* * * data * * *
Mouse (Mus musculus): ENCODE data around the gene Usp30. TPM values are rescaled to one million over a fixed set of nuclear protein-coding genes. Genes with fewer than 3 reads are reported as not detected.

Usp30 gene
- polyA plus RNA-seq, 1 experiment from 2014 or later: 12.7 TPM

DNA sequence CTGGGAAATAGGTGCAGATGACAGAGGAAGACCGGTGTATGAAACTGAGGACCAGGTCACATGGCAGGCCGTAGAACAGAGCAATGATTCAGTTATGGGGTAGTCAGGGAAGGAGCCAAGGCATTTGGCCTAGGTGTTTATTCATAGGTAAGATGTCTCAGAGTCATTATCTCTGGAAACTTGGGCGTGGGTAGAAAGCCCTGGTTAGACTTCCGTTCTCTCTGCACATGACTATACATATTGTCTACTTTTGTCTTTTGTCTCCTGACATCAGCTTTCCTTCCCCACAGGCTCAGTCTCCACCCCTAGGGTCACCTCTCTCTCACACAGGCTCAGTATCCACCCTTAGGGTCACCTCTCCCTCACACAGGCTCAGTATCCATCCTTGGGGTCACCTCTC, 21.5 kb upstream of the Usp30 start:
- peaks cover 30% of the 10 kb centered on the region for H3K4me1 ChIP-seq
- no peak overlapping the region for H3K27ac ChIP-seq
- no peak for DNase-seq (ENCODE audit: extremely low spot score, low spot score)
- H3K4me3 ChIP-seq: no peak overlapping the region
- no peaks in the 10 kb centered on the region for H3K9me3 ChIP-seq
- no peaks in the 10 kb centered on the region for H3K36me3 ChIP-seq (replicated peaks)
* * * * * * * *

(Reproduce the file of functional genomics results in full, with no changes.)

Mouse (Mus musculus): ENCODE data around the gene Usp30. TPM values are rescaled to one million over a fixed set of nuclear protein-coding genes. Genes with fewer than 3 reads are reported as not detected.

Usp30 gene
- polyA plus RNA-seq, 1 experiment from 2014 or later: 12.7 TPM

DNA sequence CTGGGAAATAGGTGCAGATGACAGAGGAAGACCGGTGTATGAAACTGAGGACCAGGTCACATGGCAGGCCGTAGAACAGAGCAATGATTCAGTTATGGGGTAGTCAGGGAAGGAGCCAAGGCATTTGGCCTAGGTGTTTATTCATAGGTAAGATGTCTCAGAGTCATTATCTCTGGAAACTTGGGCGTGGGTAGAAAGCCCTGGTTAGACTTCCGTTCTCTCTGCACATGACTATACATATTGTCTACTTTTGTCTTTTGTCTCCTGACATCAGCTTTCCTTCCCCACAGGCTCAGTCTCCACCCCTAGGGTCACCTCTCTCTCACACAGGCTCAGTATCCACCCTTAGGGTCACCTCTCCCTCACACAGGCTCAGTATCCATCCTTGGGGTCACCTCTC, 21.5 kb upstream of the Usp30 start:
- peaks cover 30% of the 10 kb centered on the region for H3K4me1 ChIP-seq
- no peak overlapping the region for H3K27ac ChIP-seq
- no peak for DNase-seq (ENCODE audit: extremely low spot score, low spot score)
- H3K4me3 ChIP-seq: no peak overlapping the region
- no peaks in the 10 kb centered on the region for H3K9me3 ChIP-seq
- no peaks in the 10 kb centered on the region for H3K36me3 ChIP-seq (replicated peaks)